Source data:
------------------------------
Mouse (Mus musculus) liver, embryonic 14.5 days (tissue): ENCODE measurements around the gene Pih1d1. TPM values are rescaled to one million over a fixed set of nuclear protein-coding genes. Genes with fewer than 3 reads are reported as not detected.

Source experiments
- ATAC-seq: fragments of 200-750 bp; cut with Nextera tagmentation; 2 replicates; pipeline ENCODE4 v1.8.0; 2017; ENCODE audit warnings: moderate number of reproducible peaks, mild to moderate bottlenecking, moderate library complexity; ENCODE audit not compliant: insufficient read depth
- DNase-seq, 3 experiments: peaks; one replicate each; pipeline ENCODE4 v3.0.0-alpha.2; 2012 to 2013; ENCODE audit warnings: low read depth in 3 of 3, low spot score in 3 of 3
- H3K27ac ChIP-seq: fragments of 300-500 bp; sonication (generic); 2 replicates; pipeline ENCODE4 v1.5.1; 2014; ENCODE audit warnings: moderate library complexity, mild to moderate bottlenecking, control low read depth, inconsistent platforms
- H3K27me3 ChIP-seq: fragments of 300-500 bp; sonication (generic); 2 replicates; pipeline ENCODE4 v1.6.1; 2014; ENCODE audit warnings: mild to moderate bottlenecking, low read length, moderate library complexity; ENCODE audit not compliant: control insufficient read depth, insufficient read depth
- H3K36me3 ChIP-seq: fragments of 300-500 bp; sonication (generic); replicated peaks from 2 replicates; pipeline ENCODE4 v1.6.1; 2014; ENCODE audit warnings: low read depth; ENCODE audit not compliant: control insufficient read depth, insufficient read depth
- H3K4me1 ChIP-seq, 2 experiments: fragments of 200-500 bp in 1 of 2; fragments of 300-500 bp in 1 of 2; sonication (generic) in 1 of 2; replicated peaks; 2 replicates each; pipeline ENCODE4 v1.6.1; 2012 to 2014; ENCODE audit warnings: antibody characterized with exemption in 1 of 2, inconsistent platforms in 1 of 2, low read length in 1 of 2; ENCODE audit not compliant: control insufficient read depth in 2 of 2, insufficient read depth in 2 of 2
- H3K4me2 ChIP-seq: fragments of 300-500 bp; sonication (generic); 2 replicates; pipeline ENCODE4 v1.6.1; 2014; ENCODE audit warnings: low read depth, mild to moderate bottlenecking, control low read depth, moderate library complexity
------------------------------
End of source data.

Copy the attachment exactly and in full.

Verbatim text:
Mouse (Mus musculus) liver, embryonic 14.5 days (tissue): ENCODE measurements around the gene Pih1d1. TPM values are rescaled to one million over a fixed set of nuclear protein-coding genes. Genes with fewer than 3 reads are reported as not detected.

Source experiments
- ATAC-seq: fragments of 200-750 bp; cut with Nextera tagmentation; 2 replicates; pipeline ENCODE4 v1.8.0; 2017; ENCODE audit warnings: moderate number of reproducible peaks, mild to moderate bottlenecking, moderate library complexity; ENCODE audit not compliant: insufficient read depth
- DNase-seq, 3 experiments: peaks; one replicate each; pipeline ENCODE4 v3.0.0-alpha.2; 2012 to 2013; ENCODE audit warnings: low read depth in 3 of 3, low spot score in 3 of 3
- H3K27ac ChIP-seq: fragments of 300-500 bp; sonication (generic); 2 replicates; pipeline ENCODE4 v1.5.1; 2014; ENCODE audit warnings: moderate library complexity, mild to moderate bottlenecking, control low read depth, inconsistent platforms
- H3K27me3 ChIP-seq: fragments of 300-500 bp; sonication (generic); 2 replicates; pipeline ENCODE4 v1.6.1; 2014; ENCODE audit warnings: mild to moderate bottlenecking, low read length, moderate library complexity; ENCODE audit not compliant: control insufficient read depth, insufficient read depth
- H3K36me3 ChIP-seq: fragments of 300-500 bp; sonication (generic); replicated peaks from 2 replicates; pipeline ENCODE4 v1.6.1; 2014; ENCODE audit warnings: low read depth; ENCODE audit not compliant: control insufficient read depth, insufficient read depth
- H3K4me1 ChIP-seq, 2 experiments: fragments of 200-500 bp in 1 of 2; fragments of 300-500 bp in 1 of 2; sonication (generic) in 1 of 2; replicated peaks; 2 replicates each; pipeline ENCODE4 v1.6.1; 2012 to 2014; ENCODE audit warnings: antibody characterized with exemption in 1 of 2, inconsistent platforms in 1 of 2, low read length in 1 of 2; ENCODE audit not compliant: control insufficient read depth in 2 of 2, insufficient read depth in 2 of 2
- H3K4me2 ChIP-seq: fragments of 300-500 bp; sonication (generic); 2 replicates; pipeline ENCODE4 v1.6.1; 2014; ENCODE audit warnings: low read depth, mild to moderate bottlenecking, control low read depth, moderate library complexity